There's a photo of me that I especially dislike from my Redding son and daughter-in-law's wedding seven years ago. The beginning of their marriage saw the ending of mine two weeks later. It was a time period a friend coined as my "lifequake".
What a contrast. This extremely dark time for me was my son and daughter-in-law's most joyful start of their life together. They were adorable; beautiful, handsome and excited.
I was fat and profoundly unhappy.
I remember the pain of shopping for that most-dreaded mother-of-the-groom wedding dress. As an aside, you know what they say about the mother-of-the-groom's duties, right?
Show up, shut up and wear beige.
But I digress.
After finding nothing that could both fit and look good, I settled on buying this big brown faux-chiffon multi-layered horrible dress from Ross Dress for Less that I hoped would cover everything. It looked like a giant Safeway sack dolled up with a lovely corsage, which was a perfect match to how I felt.
One of those digital photo frames chronicles that entire day. It's displayed prominently at my son and daughter-in-law's house. Dozens of photos fade from one to the other, which is what it's done 24/7 since their marriage in 2009. When I go to their house, I avert my eyes from that digital time bomb so I cannot see the way I looked then, as well as some other people I'd rather not see, either.
This topic comes to mind because one of my Align Private Training workout buddies and I were talking this week about how happy we are now, after all these years of weight-loss struggle, to finally find success with a fitness journey. I've lost 35 pounds. She's lost 100.
She confessed to one regret.
"I just wish I'd done this before my daughter's wedding," she said. "I hate that I'm going to look that way in their wedding pictures forever."
I understood. That's exactly how I felt about myself in my son's wedding photos. Come to think of it, I felt the same way about how I looked in his brother's wedding pictures, too.
My friend and I were both feeling supremely crappy about those fat wedding photos when our super-trainer (and super-listener, it turns out) Matthew R. Lister, interrupted us.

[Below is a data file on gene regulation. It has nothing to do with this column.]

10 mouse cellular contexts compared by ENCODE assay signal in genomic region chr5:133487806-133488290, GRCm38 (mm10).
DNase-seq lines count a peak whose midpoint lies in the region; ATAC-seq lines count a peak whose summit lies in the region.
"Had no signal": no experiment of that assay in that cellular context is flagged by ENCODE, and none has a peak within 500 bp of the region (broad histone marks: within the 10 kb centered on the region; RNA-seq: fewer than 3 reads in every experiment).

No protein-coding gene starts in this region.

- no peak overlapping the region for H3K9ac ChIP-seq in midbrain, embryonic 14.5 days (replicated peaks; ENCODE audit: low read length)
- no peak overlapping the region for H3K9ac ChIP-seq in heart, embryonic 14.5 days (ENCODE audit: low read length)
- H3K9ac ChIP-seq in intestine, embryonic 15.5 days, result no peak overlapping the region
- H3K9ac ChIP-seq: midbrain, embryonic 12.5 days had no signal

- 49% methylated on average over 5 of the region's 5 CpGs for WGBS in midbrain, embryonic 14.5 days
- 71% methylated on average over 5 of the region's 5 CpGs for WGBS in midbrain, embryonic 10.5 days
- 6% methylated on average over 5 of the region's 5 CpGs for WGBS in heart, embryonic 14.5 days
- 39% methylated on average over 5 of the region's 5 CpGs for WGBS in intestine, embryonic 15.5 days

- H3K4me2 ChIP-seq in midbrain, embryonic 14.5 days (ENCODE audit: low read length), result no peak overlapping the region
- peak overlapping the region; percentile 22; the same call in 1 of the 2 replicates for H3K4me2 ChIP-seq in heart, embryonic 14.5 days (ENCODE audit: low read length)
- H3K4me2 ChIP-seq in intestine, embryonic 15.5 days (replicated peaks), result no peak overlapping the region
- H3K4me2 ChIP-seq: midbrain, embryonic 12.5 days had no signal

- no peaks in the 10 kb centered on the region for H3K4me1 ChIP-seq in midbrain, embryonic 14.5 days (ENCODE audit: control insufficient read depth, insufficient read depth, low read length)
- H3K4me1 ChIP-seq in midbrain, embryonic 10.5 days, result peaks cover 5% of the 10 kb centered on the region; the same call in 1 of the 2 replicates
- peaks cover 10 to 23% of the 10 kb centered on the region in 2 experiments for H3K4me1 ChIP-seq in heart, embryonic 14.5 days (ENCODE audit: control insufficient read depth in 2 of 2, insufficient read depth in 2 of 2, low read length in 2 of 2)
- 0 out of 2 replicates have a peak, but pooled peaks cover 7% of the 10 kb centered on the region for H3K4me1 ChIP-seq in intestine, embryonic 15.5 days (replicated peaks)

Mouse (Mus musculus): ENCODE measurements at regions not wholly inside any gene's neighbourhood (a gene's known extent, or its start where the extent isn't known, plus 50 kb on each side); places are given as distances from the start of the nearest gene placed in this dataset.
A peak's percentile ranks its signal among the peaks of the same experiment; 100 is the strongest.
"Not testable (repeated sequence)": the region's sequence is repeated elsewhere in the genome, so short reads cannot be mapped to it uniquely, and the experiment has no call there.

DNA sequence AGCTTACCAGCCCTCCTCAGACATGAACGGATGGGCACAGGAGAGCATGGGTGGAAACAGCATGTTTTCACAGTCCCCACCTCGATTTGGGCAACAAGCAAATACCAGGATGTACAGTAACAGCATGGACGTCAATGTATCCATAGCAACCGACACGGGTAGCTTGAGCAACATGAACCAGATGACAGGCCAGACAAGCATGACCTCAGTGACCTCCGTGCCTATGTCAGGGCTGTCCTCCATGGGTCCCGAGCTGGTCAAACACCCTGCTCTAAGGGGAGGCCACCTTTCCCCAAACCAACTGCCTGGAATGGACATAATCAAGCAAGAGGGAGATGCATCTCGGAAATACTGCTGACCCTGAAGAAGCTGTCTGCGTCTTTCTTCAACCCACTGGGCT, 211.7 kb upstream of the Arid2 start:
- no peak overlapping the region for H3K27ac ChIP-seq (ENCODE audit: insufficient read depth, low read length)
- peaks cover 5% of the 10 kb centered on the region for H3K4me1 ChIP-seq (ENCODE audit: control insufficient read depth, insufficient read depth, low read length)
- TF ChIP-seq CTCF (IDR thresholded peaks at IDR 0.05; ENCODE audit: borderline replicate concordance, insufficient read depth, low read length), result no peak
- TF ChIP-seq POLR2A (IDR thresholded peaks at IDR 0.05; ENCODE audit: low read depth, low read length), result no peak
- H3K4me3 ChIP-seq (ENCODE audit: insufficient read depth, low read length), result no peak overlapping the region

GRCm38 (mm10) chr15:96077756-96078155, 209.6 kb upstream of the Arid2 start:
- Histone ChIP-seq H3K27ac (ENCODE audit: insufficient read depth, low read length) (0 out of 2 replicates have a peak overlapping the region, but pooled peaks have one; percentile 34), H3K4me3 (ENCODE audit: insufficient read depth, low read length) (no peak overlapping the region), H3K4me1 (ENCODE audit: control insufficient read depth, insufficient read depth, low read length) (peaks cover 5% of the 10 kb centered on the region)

He said we needed some perspective. He asked us to consider something: For the kind of help we each needed - bite-for-bite healthy nutrition guidance, discipline, inspiration, acceptance, hope, motivation, customized fitness training - where would we have found it back then in Redding?
He was right. Lord knows we'd each tried all the usual programs (Weight Watchers, Jenny Craig, gyms, boot camps, fasts, pills, etc.), and had each failed.
The fact is, at the very time when my friend and I were having our photos taken for each of our kid's weddings, Align Private Training wasn't in Redding.
Unfortunately for us, it was the wrong time for our right place.
Granted, as much as Align Private Training is my salvation - the right place for me - I realize it's not for everyone.
You know those gyms surrounded by mirrors filled with heavy weights lifted by men and women whose veiny, muscle-mounded, glistening bodies could grace a body-building magazine? Align probably wouldn't be the ideal place for them, just like their place would be a bad fit for me.
You know those workout places with trainers whose clients thrive under the drill-sergeant/punitive, Biggest-Loser methods? Align probably wouldn't be the ideal place for them, just like their place would be a bad fit for me.
You know those places where clients have the freedom to come and go, sans interactions with anyone, where they choose whatever equipment and reps they want? Align probably wouldn't be the ideal fit for them, just like their place would be a bad fit for me.
Of course, there are some enviable hard-bodied, zero-body-fat folks at Align, but many of these people are better-suited for Align than a competitive body-builder environment because some of these people have issues with posture, movement or chronic pain.
And that's the thing: It's crucial that we each find whatever works for us to become our most fit and healthy, something that we can not just maintain, but a place that allows us to improve and grow to the next level of fitness, and never stop. Swimming, running, biking, weight-lifting, yoga, dancing, tennis, golf, pickle ball, Frisbee, whatever. I know now the importance in finding something that I can stick with throughout my life to keep me healthy, fit and happy. This is not temporary. It's a lifestyle.
I've learned so much about myself in this last year working with Matthew. Mainly, I've learned I can achieve more than I believed, and that I'm far stronger than I thought.
But I've also learned that I still lack the discipline - for now - to work out as strenuously at home as I do when I'm working out with my Align buddies, under Matthew's direction.
I've also learned that for me, I need a program that offers guidance about not just working out, but eating. I need a safe place where nobody judges how I look, or how long I can hold a plank (right now I collapse at just under 3 minutes, btw).
One of the most surprising things I've learned about myself is that I'm not as much a lone-wolf workout person as I'd thought.
I've come to depend upon and look forward to seeing my workout buddies just as much as Matthew. There's something about the solidarity that comes from enduring extremely tiring and intense workouts with others that takes people from strangers to friends rather rapidly. It leaves us all seeking guidance and approval from the very guy who issues the challenging exercise directives in the first place.
For some reason, the Stockholm syndrome comes to mind.
Whatever. It's working.
I could spend a lot of time begrudging all the years I was unfit, unhealthy, unhappy and undisciplined. Instead, I will celebrate that I've finally found a place of my very own for this health-and-fitness journey.
Right place. Right time. Just in time.